Sunday, August 13, 2006

Commentary: Buridan's Fourth Sophism: The name 'chimera' signifies nothing

Buridan begins by laying out a proof in favor of this sophism. The proof runs:

(1) The name 'chimera' cannot signify anything other than a chimera
(2) A chimera is nothing
(C) Therefore 'chimera' signifies nothing

i.e. if 'chimera' is to signify something, it must signify either a chimera or something other than a chimera. it cannot signify something other than a chimera (by ( 1)). the only other option then is that it signifies a chimera. but a chimera is nothing (by (2)). therefore, 'chimera' signifies nothing.

In support of this, Buridan's opponent says, among other things:

P.1.1.1 'chimera' signifies nothing other than a chimera in the same way that 'man' signifies nothing other than man, 'whiteness' signifies nothing other than whiteness, etc
P.1.1.2 He also offers confirmation by induction, since 'chimera' doesn't signify a donkey, nor a goat, nor whiteness, nor sweetness, etc.
P.1.1.3 Even if it signified something other than a chimera, it would still signify nothing. For, nothing is other than a chimera, which is nothing.
P.1.1.4 Reductio ad absurdum: If 'chimera' signified something, then what it signified would correspond with reality. This would mean that "A chimera is a chimera" would be true, which is not conceded. QED.

Against these, an opponent argues:
O.1 The opposite is argued, by reductio. For then it would not be an utterance any more significative than is 'bu' or 'ba', which is not conceded. I.e. If the name 'chimera' signified nothing, then the name 'chimera' would be no more significative than nonsense words or flatus voci, which is clearly false.

O.2 Names are conventionally significative. They are conventionally significative because they have been imposed to signify something. Therefore every name is significative of something. Since 'chimera' is a name, it must be significative of something. QED.

Buridan responds by saying:

"To the fourth sophism I reply that it is false, and I concede that the name 'chimera' does not signify a chimera, nor something other than a chimera: for nothing is other than a chimera, since a chimera is nothing, and nothing is other than a non-being. But it does signify many things that are not chimeras, but without any of them being a chimera. Nor is the case similar with the terms 'man' and 'whiteness', for to those there correspond simple concepts that supposit for something. And [thus], in short, all the arguments have been solved on the basis of what has been laid down."

Buridan's conclusion is that while there is one sense in which 'chimera' signifies nothing, i.e. it has not been imposed as a conventionally significative name of something, whether a particular or a concept, this does not exhaust the possibility that it signifies. However, the curious thing is that while he makes this point seemingly in opposition to the sophism that would lead one to conclude that 'chimera' has been imposed to signify something, i.e. nothing, he continues to say that "it does signify many things that are not chimeras. " But what are these things that it does signify? And how does this get squared with the fact that he has said that 'chimera' signifies neither a chimera nor something other than a chimera. Mustn't these things that it does signify be either a chimera or something other than a chimera (i.e. either Cx ^ ~Cx), by the law of the excluded middle?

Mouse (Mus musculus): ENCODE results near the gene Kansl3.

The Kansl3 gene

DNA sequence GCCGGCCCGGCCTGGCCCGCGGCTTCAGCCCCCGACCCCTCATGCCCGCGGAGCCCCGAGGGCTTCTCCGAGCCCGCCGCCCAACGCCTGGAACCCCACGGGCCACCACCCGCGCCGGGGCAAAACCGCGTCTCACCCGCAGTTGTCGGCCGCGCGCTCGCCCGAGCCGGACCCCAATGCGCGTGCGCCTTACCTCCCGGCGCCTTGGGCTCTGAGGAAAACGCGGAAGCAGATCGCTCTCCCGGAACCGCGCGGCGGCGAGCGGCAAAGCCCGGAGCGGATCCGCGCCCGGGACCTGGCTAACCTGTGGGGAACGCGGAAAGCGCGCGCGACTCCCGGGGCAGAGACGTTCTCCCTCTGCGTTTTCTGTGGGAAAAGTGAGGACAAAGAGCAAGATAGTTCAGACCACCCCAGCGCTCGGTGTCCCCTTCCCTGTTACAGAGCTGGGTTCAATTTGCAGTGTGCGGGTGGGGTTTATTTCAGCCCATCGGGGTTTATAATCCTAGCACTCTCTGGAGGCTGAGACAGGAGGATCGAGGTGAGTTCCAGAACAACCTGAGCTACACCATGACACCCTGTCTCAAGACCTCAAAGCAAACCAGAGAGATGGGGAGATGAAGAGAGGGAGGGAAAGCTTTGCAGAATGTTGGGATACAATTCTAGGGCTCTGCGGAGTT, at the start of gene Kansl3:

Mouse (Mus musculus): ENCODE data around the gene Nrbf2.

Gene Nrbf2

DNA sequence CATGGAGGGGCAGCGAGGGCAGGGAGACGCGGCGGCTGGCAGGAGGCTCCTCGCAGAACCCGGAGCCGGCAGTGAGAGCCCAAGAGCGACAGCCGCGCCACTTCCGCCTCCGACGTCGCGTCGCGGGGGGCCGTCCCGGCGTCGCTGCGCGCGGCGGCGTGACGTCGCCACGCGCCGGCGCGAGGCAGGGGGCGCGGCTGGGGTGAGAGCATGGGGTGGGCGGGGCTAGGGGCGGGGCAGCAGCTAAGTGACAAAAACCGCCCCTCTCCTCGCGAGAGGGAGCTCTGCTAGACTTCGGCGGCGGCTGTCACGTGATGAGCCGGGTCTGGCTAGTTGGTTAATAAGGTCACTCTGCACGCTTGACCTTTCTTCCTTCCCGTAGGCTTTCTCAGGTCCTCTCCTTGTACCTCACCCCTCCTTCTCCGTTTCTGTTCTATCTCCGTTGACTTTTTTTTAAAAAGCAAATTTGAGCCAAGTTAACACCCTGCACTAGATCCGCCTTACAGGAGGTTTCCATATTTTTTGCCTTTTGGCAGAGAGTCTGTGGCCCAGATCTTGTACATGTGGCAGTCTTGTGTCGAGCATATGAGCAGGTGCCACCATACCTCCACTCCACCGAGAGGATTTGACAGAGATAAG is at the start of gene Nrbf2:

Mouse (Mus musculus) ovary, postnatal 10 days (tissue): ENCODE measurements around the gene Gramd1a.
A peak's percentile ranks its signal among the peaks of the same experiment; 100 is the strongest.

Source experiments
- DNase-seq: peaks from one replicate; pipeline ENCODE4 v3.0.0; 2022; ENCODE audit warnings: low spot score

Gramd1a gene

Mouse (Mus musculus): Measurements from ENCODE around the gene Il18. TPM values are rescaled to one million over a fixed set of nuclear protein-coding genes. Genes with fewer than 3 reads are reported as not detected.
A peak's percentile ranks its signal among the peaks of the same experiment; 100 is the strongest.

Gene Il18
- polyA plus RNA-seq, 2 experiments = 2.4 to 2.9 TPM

It seems that the solution to this problem is that Buridan is using 'signifies' equivocally in his response. What he means is not that 'chimera' personally (i.e. stands for a chimera) or materially (i.e. stands for the word 'chimera') signifies some things for which it supposits, but that it calls to mind (i.e. signifies) some things other than chimeras without actually suppositing for them.

Earlier in the work, in Treatise 4, Chapter 1, Buridan deals with Peter of Spain's distinction of the difference between signification and supposition. Peter writes:

"(1) Therefore, taking signification and supposition in this way, signification differs from supposition. For any word that is a part of a proposition not taken materially signifies and gives rise to some concept in the person hearing it according to the signification conventionally given to it. (2) But not every such word has supposition, for only such a term is apt to supposit that, when something is pointed out by the pronoun 'this', or when some things are pointed out by the pronoun 'these', can truly be affirmed of that pronoun. Therefore the term 'chimera' cannot supposit, for whatever is pointed out, it is false to say 'This is a chimera', and whichever things are pointed out, it is false to say, 'These are a chimera'."

So, 'chimera' does not supposit for anything, but neither does it supposit or signify nothing. It signifies, but only in the sense of calling to mind, many things in the speaker and the hearer, which are nevertheless not chimeras, as Buridan has said in his response to the sophism. What these are that are called to mind remains shadowy, but Buridan is willing to allow for them, and even allow that what gets called to mind can be the same between speaker and hearer. How this works or could work, or must work, or does not work, brings to light one of the most difficult and profound questions in M&E.


Blogger Ocham said...

Interested to see a blog with this title! I am currently working on translations of the various commentaries on the Perihermaneias (Boethius, Aquinas, Abelard) that deal with this question.

What is the source of your quotations? Are you working from the Latin or translations?

12:07 AM  
Blogger Sam said...

I'm working from translations. Need to learn Latin. For the Buridan I'm using Klima's translation.

12:14 AM  

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